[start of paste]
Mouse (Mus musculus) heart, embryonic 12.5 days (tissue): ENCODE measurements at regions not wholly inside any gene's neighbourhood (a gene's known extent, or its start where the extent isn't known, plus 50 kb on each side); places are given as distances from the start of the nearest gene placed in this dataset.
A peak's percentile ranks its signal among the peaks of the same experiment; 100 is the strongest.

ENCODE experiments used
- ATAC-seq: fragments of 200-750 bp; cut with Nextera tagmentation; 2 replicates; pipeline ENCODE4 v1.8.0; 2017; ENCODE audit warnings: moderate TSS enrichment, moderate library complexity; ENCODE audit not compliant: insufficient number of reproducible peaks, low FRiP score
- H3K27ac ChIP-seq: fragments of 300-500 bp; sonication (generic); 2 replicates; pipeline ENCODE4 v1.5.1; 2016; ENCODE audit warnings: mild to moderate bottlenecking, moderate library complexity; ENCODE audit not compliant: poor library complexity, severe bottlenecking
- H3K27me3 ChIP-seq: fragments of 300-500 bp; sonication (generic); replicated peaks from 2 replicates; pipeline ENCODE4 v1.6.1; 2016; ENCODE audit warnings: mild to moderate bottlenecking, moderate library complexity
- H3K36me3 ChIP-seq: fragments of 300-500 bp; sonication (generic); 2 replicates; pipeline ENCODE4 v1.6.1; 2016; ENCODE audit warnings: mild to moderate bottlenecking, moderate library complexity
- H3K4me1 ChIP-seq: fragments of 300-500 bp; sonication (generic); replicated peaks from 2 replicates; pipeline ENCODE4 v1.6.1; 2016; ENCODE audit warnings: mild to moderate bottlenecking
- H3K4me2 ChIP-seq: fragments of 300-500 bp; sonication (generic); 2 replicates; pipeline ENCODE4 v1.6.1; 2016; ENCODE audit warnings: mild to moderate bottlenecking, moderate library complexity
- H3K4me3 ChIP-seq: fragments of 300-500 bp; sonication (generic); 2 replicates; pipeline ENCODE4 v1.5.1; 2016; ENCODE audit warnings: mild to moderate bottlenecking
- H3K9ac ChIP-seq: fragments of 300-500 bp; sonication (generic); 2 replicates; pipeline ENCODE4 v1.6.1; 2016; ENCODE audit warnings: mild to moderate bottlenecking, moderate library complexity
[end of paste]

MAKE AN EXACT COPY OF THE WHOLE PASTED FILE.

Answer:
Mouse (Mus musculus) heart, embryonic 12.5 days (tissue): ENCODE measurements at regions not wholly inside any gene's neighbourhood (a gene's known extent, or its start where the extent isn't known, plus 50 kb on each side); places are given as distances from the start of the nearest gene placed in this dataset.
A peak's percentile ranks its signal among the peaks of the same experiment; 100 is the strongest.

ENCODE experiments used
- ATAC-seq: fragments of 200-750 bp; cut with Nextera tagmentation; 2 replicates; pipeline ENCODE4 v1.8.0; 2017; ENCODE audit warnings: moderate TSS enrichment, moderate library complexity; ENCODE audit not compliant: insufficient number of reproducible peaks, low FRiP score
- H3K27ac ChIP-seq: fragments of 300-500 bp; sonication (generic); 2 replicates; pipeline ENCODE4 v1.5.1; 2016; ENCODE audit warnings: mild to moderate bottlenecking, moderate library complexity; ENCODE audit not compliant: poor library complexity, severe bottlenecking
- H3K27me3 ChIP-seq: fragments of 300-500 bp; sonication (generic); replicated peaks from 2 replicates; pipeline ENCODE4 v1.6.1; 2016; ENCODE audit warnings: mild to moderate bottlenecking, moderate library complexity
- H3K36me3 ChIP-seq: fragments of 300-500 bp; sonication (generic); 2 replicates; pipeline ENCODE4 v1.6.1; 2016; ENCODE audit warnings: mild to moderate bottlenecking, moderate library complexity
- H3K4me1 ChIP-seq: fragments of 300-500 bp; sonication (generic); replicated peaks from 2 replicates; pipeline ENCODE4 v1.6.1; 2016; ENCODE audit warnings: mild to moderate bottlenecking
- H3K4me2 ChIP-seq: fragments of 300-500 bp; sonication (generic); 2 replicates; pipeline ENCODE4 v1.6.1; 2016; ENCODE audit warnings: mild to moderate bottlenecking, moderate library complexity
- H3K4me3 ChIP-seq: fragments of 300-500 bp; sonication (generic); 2 replicates; pipeline ENCODE4 v1.5.1; 2016; ENCODE audit warnings: mild to moderate bottlenecking
- H3K9ac ChIP-seq: fragments of 300-500 bp; sonication (generic); 2 replicates; pipeline ENCODE4 v1.6.1; 2016; ENCODE audit warnings: mild to moderate bottlenecking, moderate library complexity